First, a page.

Phishing is a criminal mechanism employing both social engineering and technical subterfuge to steal consumers’ personal identity data and financial account credentials. Social engineering schemes use spoofed e-mails purporting to be from legitimate businesses and agencies, designed to lead consumers to counterfeit websites that trick recipients into divulging financial data such as usernames and passwords. Employees possess credentials and overall knowledge that is critical to the success of a breach of the company’s security. A phisher’s success is contingent upon establishing trust with its victims.
Phishing messages seem to be from legitimate organizations like PayPal, UPS, a government agency or a bank. The emails politely request updates, validation or confirmation of account information, often suggesting that there is a problem. A person is then directed to a fake site and tricked into entering sensitive account information.
- There was a 250% increase in phishing sites between October 2015 and March2016.
- Attackers using phishing techniques have become more aggressive in 2016 with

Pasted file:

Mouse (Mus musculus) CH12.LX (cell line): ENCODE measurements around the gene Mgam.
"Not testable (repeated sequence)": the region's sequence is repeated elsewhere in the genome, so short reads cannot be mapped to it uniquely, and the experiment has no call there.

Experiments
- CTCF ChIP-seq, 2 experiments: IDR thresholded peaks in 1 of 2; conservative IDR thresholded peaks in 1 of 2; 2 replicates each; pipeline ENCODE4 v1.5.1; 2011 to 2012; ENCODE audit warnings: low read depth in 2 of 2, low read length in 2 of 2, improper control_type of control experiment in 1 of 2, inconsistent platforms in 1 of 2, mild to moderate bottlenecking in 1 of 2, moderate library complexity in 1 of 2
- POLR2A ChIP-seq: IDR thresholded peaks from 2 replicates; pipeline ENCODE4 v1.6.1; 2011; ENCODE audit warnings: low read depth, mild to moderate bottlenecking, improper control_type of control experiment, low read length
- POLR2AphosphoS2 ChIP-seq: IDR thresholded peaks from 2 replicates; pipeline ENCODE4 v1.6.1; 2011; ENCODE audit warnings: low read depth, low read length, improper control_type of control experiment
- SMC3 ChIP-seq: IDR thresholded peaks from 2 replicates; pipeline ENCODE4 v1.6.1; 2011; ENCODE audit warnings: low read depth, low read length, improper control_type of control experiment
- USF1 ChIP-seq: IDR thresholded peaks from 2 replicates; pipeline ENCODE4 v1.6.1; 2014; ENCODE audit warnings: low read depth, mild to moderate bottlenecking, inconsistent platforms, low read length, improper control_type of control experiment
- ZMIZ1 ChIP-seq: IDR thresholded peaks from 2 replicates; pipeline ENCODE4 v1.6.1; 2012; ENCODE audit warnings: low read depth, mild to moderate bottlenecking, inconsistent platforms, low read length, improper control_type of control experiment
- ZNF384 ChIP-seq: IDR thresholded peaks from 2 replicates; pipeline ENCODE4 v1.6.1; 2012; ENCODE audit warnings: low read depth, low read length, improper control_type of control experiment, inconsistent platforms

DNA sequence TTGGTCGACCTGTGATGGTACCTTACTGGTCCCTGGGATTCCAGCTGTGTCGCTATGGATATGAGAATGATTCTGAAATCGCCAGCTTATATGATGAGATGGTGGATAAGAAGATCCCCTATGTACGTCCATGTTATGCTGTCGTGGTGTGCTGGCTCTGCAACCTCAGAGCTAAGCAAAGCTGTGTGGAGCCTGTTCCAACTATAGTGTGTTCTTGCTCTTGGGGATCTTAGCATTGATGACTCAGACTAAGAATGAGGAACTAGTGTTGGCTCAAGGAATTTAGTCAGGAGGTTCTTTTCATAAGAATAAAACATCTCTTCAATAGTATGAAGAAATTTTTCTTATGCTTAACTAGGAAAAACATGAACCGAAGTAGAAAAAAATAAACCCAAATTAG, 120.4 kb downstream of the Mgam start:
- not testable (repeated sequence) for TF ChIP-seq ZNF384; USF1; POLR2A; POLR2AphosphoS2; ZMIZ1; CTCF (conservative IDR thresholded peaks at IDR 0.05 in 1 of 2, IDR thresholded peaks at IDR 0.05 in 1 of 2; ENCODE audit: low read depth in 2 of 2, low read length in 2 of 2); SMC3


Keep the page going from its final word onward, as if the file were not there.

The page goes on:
- keyloggers that have sophisticated tracking components to target specific information and organizations.
- The retail/service sector remained the most-targeted industry sector during the first quarter of 2016 with 42.71% of attacks.
- In Q1 2016, 20 million new malware samples were captured.
- Don’t respond to links in unsolicited emails
- Don’t open attachments from unsolicited emails
- Protect passwords and don’t reveal them to anyone
- Don’t give sensitive information to anyone
- Closely examine a website’s URL – in many phishing cases, web address may look legitimate, but the URL may be misspelled or the domain may be different
- Keep browser up-to-date and apply security patches
- Use antiphishing software to detect phishing emails and websites
- Test employees using our PhishingBox phishing simulator
- Conduct phishing training sessions with mock phishing scenarios
- Keep all systems current with the latest security patches and updates
- Install an antivirus solution
- Schedule signature updates
- Monitor antivirus status on all equipment
- Develop a security policy that includes password expiration
- Deploy a web filter to block malicious websites
- Encrypt all sensitive company information
- Convert HTML email into text only email messages
- Install anti-virus as well as antiphishing software
- Update anti-phishing software regularly
- Register with phishing detection websites
- Use browsers that aid in detecting phishing activities
- Use the PhishingBox phishing simulator
There are multiple antiphishing steps a company can take to protect against phishing. Companies must keep a pulse on current phishing strategies and confirm their security policies and solutions can eliminate threats as they evolve.